For the last couple months, I have been working intermittently on the shell of my tool chest. Now it’s time to go inside the carcase and start dividing up the space. Most of the components are made from Southern Yellow Pine. No fine joinery here. It’s just dimentioning stock and sticking it on with nails and screws. For the record, it’s easier to sink pilot holes into pecan than it is to drive wire nails into it. In case anybody was wondering.
The chisel rack is complete. It’s simply two long bars with a spacer on each end. The wide, bottom board is really to protect my hands when I go fishing down in the saw till. After I installed it, I noticed that it was bowing out significantly as the chisels wedged themselves downward. So I put in a couple of spacers to hold the top bar in place (not pictured). There’s no need to put spacers between each chisel, first because my chisel arsenal is still developing, but mostly because I don’t want to give up the space in the rack. I already love how accessible each chisel is.
The saw till was the challenging part. First of all, how to space the saws? I guess I could have paced it off with dividers, or I could have done some fancy fractional measurements, but this is what I came up with:
Use the tenon saw to saw a kerf across a piece of scrap and set in your first saw. Stick one saw into the kerf. Then decide (by eye) how far apart you want your saws. Saw another kerf next to the first one, and so on and so forth, until you have your saws set out. Mine are pretty tightly arranged–four saws squeezed into three inches of width. I don’t plan to keep my rip saw and panel saw in the chest permanently because I have a wall-mounted saw till. So on a day-to-day basis, the saw till in the tool chest will hold only two backsaws.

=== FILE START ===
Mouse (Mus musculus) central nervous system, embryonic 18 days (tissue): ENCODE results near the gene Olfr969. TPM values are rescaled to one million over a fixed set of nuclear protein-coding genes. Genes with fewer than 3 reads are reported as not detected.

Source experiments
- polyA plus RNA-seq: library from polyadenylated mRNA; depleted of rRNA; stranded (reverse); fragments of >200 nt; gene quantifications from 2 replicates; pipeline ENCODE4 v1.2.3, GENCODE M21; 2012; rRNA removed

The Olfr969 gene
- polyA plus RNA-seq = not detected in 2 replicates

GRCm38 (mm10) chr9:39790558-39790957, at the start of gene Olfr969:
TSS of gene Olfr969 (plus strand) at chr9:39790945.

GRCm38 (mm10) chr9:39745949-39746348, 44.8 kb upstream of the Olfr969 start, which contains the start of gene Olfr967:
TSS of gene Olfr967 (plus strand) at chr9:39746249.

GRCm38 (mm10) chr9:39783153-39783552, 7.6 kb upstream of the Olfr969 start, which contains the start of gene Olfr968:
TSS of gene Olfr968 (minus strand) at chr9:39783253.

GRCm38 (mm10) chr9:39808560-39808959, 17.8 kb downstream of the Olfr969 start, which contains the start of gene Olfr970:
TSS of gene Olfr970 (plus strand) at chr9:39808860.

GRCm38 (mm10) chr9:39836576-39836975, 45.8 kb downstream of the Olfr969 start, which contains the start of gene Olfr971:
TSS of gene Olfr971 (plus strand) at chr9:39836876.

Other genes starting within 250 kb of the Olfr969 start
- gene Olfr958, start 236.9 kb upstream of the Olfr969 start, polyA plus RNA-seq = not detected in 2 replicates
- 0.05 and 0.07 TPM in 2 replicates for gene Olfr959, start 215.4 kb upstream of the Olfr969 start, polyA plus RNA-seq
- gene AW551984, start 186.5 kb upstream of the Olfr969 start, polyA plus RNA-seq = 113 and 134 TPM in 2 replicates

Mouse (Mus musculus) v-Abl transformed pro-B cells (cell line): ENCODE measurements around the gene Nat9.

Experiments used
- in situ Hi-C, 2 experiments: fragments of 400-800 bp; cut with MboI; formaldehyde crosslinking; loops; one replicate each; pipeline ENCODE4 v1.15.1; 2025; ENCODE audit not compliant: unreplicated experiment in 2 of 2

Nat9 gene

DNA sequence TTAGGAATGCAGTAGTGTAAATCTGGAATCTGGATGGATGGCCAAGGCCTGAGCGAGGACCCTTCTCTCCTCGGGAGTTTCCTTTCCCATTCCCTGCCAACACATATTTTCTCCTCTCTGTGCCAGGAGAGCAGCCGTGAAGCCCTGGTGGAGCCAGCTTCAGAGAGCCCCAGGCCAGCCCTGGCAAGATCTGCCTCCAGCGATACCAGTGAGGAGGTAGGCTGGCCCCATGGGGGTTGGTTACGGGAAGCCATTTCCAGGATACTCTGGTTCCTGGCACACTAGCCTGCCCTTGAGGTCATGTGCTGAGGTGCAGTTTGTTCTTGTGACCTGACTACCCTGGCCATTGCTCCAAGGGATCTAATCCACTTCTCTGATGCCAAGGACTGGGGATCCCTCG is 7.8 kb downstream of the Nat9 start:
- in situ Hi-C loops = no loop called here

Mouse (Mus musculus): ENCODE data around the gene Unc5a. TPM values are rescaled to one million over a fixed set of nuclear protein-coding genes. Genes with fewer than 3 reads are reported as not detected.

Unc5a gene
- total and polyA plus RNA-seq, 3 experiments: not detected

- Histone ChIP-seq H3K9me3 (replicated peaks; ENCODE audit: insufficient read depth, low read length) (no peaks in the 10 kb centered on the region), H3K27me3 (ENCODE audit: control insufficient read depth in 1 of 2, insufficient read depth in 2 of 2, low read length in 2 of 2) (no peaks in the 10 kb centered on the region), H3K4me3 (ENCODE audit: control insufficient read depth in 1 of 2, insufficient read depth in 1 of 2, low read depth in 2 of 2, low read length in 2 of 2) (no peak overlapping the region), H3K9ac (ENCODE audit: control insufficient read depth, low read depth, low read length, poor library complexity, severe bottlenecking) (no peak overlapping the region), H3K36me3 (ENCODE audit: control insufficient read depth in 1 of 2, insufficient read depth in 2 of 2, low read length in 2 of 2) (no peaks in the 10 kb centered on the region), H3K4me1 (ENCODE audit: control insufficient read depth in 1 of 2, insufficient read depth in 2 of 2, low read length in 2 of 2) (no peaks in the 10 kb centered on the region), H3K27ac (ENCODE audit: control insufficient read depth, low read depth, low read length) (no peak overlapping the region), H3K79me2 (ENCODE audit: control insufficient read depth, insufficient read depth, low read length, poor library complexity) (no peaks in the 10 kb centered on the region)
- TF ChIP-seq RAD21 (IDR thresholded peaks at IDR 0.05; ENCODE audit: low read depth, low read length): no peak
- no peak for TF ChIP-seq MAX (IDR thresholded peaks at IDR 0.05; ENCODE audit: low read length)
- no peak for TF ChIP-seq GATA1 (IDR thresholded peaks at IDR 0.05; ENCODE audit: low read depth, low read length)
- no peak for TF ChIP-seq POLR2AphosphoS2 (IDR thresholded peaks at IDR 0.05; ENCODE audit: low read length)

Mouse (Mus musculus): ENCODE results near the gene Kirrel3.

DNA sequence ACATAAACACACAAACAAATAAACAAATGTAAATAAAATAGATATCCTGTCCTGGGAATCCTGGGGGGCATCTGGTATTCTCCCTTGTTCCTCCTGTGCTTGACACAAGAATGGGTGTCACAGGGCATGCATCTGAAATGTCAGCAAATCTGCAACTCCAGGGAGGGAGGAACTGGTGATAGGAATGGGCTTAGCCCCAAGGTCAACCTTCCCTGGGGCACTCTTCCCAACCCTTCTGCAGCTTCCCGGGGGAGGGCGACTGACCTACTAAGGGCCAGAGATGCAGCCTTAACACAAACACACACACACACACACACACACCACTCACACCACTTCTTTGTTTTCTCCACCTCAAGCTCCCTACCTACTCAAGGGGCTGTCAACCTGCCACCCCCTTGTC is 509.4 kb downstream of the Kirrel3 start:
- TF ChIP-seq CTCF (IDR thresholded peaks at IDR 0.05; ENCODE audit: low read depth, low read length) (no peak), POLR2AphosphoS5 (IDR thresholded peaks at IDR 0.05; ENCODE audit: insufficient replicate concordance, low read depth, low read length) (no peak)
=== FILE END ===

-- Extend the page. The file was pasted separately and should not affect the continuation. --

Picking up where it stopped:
In The Anarchist’s Tool Chest, Chris Schwarz suggests making each kerf 1/8″ wide. He doesn’t say how he did it, though. With a table saw? Carefully on a band saw? I didn’t feel like running down to my band saw, so I just decided to rip them by hand.
Very carefully. I used my big rip saw to cut a kerf on each side of a line, and then used a coping saw to knock out the middle piece. It worked pretty well. I had to open up one of the slots a little with a wide chisel so as to accommodate my big backsaw, but that was easy.
Here is the saw till placed in front of the chisel rack:
My dovetail saw is small enough to fit into the chisel rack.
And the saw till fixed in place. I screwed battens into each side to keep the till in place. Low-tech but effective.
Next chance I get, I’ll be putting in rails for the two tool trays, and then I’ll finish up the exterior, specifically the lid and dust seal.